127 Hours


A film directed by Danny Boyle (Trainspotting, Shallow Grave, Slumdog Millionaire) which concerns the real story of the outdoorsy character of Aron Ralston (here played by James Franco) who, whilst out mountain biking, hiking, climbing and canyoning in a national park in Utah, got his hand wedged behind a falling boulder. The 127 hours of the title refer to the amount of time he spent there before reaching a somewhat inevitable tough decision.

Starting with some busy and exuberant montages of crowds of people (slightly reminiscent of Slumdog for some reason!) we follow Aron heading out into the wilderness. The following day he encounters a couple of girls out hiking and flirtily shows them the area he loves. They invite him to a party the following evening and he bowls off in the distance listening to music and feeling quite pleased with himself before the accident happens.

From this (quite early) point onwards we remain in the deep crevice with Aron for a long time. This has the potential to be stifling, claustrophobic and, quite frankly very dull, but it is none of these things at all. James Franco’s performance is brilliant and utterly compelling: at different times funny, desperate, inventive, reflective, incredibly emotional and very focused and brave. You are in the crevice with him and experiencing every one of his emotions. And Danny Boyle knows exactly how long to stick with something before moving on to keep the experience interesting.

As someone who has been out mountain biking and even climbing by myself I thought it really expressed well what happens when you’re literally alone for a period of time (looping music in your head, small victories meaning the world, emotions being exaggerated). These things happen after a couple of days by yourself, so if you’re trapped behind a rock, alone, dehydrating with no way out for 127 hours (over 5 days) I can only begin to imagine how intense they are and where your head goes, but the film made this quite explicit and believable. The character starts to look back at his immediate decisions and even his long-term approach to people in his life and sees them almost as a direct cause of his present situation.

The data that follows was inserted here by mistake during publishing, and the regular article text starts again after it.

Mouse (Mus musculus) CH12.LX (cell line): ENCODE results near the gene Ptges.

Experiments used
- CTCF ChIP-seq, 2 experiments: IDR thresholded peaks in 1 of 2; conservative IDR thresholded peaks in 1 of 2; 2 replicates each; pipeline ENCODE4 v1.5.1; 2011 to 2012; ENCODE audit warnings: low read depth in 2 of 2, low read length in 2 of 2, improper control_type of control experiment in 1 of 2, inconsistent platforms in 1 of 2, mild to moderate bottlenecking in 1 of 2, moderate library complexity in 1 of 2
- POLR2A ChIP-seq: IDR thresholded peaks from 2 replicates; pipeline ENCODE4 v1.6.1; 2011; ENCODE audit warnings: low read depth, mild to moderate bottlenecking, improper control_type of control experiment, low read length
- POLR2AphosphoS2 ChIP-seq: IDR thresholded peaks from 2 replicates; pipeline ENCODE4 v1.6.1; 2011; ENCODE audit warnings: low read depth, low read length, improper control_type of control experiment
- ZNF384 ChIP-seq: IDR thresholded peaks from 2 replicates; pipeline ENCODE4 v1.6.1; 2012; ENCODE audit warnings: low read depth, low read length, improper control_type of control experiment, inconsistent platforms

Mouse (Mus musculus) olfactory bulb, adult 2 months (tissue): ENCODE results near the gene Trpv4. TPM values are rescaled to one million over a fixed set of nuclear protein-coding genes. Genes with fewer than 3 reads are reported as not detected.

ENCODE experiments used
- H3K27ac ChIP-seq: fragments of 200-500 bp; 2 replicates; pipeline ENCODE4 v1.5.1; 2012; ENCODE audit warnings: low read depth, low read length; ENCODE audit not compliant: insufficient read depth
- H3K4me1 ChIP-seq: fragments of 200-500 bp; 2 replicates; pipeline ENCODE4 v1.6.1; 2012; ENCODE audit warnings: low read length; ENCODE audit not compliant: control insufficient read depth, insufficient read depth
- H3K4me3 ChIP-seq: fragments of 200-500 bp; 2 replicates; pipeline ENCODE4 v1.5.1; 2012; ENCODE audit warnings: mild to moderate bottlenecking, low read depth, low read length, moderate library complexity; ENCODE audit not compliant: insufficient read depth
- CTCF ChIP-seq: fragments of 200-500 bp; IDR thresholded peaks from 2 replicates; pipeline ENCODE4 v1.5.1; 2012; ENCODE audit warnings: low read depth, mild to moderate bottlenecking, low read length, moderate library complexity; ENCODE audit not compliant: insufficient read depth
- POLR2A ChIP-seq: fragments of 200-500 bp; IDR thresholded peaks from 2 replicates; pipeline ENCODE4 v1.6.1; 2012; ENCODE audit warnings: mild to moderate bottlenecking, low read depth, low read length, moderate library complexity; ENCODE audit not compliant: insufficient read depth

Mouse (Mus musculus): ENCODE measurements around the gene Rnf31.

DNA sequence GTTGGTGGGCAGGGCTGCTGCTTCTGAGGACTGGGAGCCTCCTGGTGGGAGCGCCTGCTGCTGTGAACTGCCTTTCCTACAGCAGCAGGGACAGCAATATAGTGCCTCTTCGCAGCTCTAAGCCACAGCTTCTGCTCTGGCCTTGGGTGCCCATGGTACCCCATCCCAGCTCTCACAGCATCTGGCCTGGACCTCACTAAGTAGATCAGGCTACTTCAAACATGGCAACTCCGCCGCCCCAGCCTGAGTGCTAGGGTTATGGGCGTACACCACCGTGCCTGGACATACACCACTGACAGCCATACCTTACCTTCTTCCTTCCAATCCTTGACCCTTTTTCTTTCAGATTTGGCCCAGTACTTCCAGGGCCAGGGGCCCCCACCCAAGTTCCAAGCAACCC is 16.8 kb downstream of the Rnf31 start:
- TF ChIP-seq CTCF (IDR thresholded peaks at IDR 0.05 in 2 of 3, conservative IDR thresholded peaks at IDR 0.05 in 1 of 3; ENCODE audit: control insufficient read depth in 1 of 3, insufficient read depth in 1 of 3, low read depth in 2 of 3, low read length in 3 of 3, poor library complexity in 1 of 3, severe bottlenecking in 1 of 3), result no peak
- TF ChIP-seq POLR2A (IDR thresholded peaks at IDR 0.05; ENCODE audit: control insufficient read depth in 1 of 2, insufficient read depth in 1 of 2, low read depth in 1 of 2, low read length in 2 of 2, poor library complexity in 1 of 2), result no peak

By the time it comes to the resolution of the situation you’re so with Aron that you feel everything that he feels. This part, although it only lasts a minute or so and doesn’t show much gore, is so powerfully acted, efficiently shot and complemented aurally that you find yourself cringing – I can’t think of when I last felt like looking away during a film, but I nearly did here.

Overall though its an incredibly uplifting film. It’s not taking someone who’s a complete idiot and transforming them to a saint, and it’s not ramming a preachy message down your throat, it’s taking a man who has a few flaws (like all of us) and who perhaps neglects the people that are important to him a little, who realises this and uses it as strength to his mental armoury in getting out and back to them. Much more ‘the feel-good film of the year’ than Slumdog Millionaire, which is amazingly how The News Of The World described that film!

Not for the faint hearted, but an almost flawless film.

5 on 5

Directed by: Danny Boyle
Starring: James Franco
UK Release: 7th January 2011


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